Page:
Aug. 10 (UPI) — The U.S. Environmental Protection Agency has defied California regulators by no longer approving labels claiming Monsanto Roundup is known to cause cancer.
The California Office of Environmental Health Hazard Assessment has listed glyphosate, a chemical compound-base for Monsanto Roundup herbicide weed killer, as causing cancer since July 2017. Furthermore, glyphosate was added to the state’s Proposition 65 list, which requires businesses to warn customers about chemicals known to cause cancer.
The EPA defied that regulation Thursday by saying it will no longer approve product labels claiming glyphosate is known to cause cancer.
“It is irresponsible to require labels on products that are inaccurate when EPA knows the product does not post a cancer risk,” the EPA Administrator Andrew Wheeler said in a statement.
“It is critical that federal regulatory agencies like EPA relay to consumers accurate, scientific based information about risks that pesticides may pose to them. EPA’s notification to glyphosate registrants is an important step to ensuring the information shared with the public on a federal pesticide label is correct and not misleading.”
The EPA added that California’s listing of glyphosate on the state’s Proposition 65 list is based on the International Agency on the Research for Cancer classifying it as “probably carcinogenic to humans.” However, EPA’s independent evaluation found that glyphosate is “not likely to be carcinogenic to humans,” and the agency said that its data set was “more extensive and relevant.”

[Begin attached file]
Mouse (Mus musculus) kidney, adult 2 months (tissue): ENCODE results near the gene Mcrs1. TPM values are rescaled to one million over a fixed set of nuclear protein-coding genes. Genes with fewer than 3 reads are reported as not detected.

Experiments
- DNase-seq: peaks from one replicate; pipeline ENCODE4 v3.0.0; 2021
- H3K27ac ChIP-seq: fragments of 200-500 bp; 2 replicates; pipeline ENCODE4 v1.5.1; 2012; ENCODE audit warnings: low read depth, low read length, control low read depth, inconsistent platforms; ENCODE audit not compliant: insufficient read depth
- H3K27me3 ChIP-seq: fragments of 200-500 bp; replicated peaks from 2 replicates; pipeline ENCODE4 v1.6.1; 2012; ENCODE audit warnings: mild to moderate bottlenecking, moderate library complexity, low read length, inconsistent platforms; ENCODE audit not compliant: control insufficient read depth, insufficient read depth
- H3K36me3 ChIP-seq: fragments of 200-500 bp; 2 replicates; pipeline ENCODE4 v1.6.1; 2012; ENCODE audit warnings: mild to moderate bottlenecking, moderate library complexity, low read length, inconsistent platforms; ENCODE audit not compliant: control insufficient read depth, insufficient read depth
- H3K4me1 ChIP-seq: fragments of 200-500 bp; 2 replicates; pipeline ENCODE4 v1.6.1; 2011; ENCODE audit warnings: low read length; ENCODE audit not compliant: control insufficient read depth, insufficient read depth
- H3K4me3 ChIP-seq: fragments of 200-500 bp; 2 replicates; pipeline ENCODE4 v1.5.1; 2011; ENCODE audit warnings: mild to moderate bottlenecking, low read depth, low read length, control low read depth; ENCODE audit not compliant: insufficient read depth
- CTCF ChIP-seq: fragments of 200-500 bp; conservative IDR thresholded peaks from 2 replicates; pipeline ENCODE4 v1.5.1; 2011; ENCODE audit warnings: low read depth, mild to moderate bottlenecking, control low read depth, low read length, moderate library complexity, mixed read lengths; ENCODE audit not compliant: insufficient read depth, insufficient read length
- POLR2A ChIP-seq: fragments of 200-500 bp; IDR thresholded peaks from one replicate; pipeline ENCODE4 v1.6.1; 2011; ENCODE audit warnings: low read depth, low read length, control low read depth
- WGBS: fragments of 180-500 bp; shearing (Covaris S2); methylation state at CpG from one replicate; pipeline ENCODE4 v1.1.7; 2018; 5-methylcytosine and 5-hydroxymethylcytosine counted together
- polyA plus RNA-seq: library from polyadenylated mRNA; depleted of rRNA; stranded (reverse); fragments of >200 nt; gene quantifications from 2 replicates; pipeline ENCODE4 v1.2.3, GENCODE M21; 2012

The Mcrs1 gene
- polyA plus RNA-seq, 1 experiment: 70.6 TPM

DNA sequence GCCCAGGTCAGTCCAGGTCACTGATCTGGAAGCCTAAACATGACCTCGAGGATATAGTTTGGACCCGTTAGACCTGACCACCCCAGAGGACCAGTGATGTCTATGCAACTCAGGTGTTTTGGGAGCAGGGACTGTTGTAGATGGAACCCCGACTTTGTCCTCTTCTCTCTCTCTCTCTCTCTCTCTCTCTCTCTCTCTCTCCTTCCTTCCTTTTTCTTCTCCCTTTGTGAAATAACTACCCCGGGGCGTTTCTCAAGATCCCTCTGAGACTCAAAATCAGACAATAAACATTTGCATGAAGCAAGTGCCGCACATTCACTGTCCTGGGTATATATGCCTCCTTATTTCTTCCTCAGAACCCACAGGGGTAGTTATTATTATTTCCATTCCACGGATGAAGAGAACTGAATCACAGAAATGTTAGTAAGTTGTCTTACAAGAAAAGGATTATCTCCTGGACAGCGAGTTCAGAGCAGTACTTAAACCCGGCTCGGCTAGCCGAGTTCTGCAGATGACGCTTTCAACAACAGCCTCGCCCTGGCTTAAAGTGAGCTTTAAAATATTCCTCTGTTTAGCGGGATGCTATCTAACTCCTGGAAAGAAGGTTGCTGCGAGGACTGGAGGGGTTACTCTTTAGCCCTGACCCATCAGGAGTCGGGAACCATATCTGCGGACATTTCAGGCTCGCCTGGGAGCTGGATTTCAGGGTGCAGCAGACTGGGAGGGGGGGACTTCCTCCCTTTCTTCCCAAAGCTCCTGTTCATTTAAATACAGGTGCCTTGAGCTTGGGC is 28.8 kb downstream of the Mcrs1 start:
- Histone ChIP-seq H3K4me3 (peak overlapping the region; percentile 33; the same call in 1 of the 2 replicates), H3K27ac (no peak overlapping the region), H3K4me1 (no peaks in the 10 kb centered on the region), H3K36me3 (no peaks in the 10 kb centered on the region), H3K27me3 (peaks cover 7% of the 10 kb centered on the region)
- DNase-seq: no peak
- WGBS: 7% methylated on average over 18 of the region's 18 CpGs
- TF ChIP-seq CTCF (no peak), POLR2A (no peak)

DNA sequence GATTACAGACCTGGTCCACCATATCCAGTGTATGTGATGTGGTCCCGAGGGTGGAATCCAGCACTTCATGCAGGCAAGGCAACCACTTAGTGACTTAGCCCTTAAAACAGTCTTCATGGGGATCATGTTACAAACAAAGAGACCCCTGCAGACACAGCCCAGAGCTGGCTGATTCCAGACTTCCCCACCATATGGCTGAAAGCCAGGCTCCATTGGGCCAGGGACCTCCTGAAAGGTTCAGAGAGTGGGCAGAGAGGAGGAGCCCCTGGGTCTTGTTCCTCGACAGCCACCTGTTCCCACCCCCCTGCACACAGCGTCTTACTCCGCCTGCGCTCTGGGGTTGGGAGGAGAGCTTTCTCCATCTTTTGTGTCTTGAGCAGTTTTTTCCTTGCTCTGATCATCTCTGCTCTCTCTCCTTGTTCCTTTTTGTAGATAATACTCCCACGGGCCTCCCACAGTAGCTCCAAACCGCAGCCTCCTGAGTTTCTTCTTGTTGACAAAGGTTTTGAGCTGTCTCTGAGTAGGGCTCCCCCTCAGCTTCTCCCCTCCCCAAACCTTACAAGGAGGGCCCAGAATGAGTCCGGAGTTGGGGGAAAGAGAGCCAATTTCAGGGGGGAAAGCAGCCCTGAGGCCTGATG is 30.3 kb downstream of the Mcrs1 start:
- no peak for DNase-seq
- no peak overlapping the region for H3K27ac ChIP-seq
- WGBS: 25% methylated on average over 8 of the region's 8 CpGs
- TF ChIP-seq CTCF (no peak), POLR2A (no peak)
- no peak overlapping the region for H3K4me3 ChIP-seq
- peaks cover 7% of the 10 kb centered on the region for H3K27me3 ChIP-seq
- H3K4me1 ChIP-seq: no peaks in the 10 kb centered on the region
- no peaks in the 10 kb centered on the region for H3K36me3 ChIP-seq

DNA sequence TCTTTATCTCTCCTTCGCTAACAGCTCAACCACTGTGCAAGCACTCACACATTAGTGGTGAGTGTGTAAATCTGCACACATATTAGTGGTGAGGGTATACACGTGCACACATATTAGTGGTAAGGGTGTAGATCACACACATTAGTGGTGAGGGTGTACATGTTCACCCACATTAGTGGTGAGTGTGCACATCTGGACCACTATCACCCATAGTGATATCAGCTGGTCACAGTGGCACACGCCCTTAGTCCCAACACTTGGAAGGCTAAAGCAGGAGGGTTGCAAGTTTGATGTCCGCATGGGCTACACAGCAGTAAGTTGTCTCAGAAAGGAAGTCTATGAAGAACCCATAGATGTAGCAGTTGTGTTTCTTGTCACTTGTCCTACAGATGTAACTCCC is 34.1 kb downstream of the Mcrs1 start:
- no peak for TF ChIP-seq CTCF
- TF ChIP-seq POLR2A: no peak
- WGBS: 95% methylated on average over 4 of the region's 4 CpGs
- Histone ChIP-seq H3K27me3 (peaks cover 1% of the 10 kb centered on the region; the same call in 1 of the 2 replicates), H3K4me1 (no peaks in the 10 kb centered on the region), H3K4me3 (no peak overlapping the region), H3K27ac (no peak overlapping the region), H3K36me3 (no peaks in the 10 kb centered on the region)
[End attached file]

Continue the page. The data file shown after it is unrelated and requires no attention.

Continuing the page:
The EPA action rejects the idea that the weed killer is likely to pose a cancer risk despite rulings against Bayer-owned Monsanto in California earlier this year resulting in tens of millions of dollars in awards to sick clients, and amid the the world’s best-selling herbicide facing more than 13,000 suits nationwide.
Among the rulings so far, was a $2 billion award to a couple diagnosed with cancer after using Roundup for decades, which was later cut down to $86.7 million in a subsequent ruling. Another case involved an $80 million award to a California man whose cancer the jury found was likely linked to the herbicide.
California jurors also awarded $289 million to a man last year who testified that two years after he was soaked with the product in an accident as a groundskeeper for a school district near San Francisco, he was diagnosed with non-Hodgkin’s lymphoma despite wearing protective clothing and face mask.